1. Assumption that all Americans overseas are criminals by definition, even if we did not owe any taxes. The IRS, by their own calculations, says the basic forms will take over 72 hours a year for an American Expat to prepare to properly report their taxes. Most expat tax experts, can not figure them out.

    2. Foreign banks are closing or will refuse to open accounts for Americans. I know dozens of real cases already among friends. It is not just American citizens. It is anyone with a U.S. mail address, green card, or any payments transiting the United States to foreign banks. So, yes, many, many none Americans are caught up in this sweep of private information, the majority of which has nothing to do with tax money.

    3. The country I live in also has banking secrecy and privacy laws, and as a full resident, it even goes further because in the country where I live it is a constitutional right extended to both residents and foreigners.

    4. It also includes any company where an American might be a 10% owner or more, or might have signature authority over the company accounts or other assets. Just think what most international companies are going to do when making a choice between an American employee or CEO vs. a foreigner, as far as disclosing private company information to the U.S. government simply because they have an American working there.

    5. It includes disclosing foreign none-citizen none-resident private information to the U.S. government that are family members of an American citizen abroad. For example, a wife or kids account, investments, or pretty much anywhere the American might (you have to prove the negative) have authority over the money . Partnerships of all forms, of all sorts of complexity, are also subject to it. Imagine as a foreigner entering in to a contract with an American citizen, and having to report to the U.S. IRS your private information and dealings. Guess what most foreigners will do from now on to avoid such problems.

    6. This includes not only bank accounts, but investments, pensions, insurance policies, various types of contracts. I am not even sure how many insurance policies I have, let alone what would need to be reported. If you are a foreign insurance company, just think how happy they will be to issue a policy to an American client living overseas.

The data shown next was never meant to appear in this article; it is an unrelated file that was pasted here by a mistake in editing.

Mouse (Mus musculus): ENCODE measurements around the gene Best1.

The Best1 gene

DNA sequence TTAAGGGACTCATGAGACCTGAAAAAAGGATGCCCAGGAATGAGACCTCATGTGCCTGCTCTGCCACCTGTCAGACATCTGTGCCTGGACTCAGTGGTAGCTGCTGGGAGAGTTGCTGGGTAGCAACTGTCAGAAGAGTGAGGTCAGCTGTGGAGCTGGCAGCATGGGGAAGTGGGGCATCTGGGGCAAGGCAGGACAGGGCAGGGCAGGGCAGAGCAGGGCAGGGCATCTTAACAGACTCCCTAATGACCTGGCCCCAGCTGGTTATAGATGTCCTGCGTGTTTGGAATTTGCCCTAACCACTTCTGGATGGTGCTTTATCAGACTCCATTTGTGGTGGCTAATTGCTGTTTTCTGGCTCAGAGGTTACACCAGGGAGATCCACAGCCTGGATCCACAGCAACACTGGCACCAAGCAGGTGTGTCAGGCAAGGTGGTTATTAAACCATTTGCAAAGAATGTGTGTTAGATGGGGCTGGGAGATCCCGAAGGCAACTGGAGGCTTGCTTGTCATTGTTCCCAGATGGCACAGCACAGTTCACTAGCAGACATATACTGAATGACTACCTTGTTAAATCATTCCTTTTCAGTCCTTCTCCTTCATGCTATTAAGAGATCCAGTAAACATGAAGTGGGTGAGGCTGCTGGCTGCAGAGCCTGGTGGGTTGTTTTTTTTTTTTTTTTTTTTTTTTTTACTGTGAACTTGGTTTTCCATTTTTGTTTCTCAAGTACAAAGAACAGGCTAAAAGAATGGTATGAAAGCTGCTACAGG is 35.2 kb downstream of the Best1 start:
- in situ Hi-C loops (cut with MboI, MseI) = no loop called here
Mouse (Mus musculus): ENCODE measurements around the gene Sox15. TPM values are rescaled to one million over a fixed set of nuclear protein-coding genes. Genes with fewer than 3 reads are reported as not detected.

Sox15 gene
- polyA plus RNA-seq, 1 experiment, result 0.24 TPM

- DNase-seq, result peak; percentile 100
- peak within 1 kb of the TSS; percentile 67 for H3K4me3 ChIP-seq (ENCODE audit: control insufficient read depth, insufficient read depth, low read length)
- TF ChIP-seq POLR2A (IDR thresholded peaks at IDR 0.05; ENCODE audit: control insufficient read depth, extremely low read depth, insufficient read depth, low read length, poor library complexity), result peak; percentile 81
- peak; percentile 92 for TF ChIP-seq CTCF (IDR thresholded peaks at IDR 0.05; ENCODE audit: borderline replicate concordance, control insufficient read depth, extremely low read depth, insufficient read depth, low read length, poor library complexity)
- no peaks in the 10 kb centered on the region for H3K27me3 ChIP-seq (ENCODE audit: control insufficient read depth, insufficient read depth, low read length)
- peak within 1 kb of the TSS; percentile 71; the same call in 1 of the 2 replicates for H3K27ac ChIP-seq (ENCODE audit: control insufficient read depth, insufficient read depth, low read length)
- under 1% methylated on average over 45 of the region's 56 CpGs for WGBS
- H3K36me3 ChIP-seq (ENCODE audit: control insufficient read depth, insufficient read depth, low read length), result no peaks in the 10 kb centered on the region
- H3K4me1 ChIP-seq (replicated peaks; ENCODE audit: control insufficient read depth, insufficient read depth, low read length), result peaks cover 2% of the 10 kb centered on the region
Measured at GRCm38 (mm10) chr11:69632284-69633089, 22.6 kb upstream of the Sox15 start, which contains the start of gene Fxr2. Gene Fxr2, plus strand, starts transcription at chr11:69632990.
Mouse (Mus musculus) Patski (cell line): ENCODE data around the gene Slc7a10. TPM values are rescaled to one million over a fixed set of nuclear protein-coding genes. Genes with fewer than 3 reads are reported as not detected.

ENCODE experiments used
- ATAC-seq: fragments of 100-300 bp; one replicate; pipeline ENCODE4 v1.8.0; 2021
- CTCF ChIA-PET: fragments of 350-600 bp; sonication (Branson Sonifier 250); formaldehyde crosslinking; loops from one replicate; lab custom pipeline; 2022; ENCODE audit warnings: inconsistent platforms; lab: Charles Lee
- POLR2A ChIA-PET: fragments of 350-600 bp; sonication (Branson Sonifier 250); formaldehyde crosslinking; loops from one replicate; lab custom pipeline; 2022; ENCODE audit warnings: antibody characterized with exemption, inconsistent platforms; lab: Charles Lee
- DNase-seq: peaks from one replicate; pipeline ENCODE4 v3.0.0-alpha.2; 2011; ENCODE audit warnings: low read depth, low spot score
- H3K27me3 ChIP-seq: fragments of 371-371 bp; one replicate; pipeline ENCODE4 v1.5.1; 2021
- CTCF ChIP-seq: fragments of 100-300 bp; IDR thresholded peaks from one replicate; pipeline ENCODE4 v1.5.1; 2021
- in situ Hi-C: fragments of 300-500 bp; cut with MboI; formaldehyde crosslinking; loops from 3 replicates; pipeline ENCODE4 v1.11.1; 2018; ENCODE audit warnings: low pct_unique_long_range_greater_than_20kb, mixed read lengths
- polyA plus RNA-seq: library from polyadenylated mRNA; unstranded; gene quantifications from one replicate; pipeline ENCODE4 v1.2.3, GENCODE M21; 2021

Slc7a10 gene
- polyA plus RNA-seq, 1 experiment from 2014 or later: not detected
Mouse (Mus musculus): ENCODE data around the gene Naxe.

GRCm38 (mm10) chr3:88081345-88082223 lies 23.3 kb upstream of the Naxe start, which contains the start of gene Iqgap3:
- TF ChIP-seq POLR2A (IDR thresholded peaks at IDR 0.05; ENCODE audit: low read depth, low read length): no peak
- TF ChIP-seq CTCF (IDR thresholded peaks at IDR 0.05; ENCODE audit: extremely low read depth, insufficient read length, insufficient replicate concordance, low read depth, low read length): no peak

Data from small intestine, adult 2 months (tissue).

In short, I am forced to obtain citizenship in my country of residency, and give up my citizenship in the United States. It is either that, or say good-bye to my entire life work and return to the United States to starve at some bullshit minimum wage job (I own my own company outside the United States).

    Forget the Berlin Wall, what they are building in the United States is far, far more dangerous.

  • by AlphaWolf_HK (692722) on Tuesday February 04, 2014 @03:41PM (#46153397)

    You misunderstand. You don't have to sell your assets or anything; they tax you on what you have as if you have sold it right then and there, even without you actually doing so. They could very well be taxing you on money that you don't even have. Suppose you owned a house in France that was worth $500,000 at the time you expatriated (not even necessarily have it paid off, just had a loan on it and *technically* it was yours) that's about $150,000 you now owe the IRS. Don't have the cash to pay that off? Then you must sell something quick, because if you don't pay it off right away then the US will have you extradited and sent to prison, because that law assumes that if you have X amount of assets and renounce your citizenship, then you did it for the purpose of evading taxes.

    They quite literally tax you for money or even income that you may not even have. Furthermore, you're also subject to US taxation for a full TEN YEARS after you've renounced your citizenship. []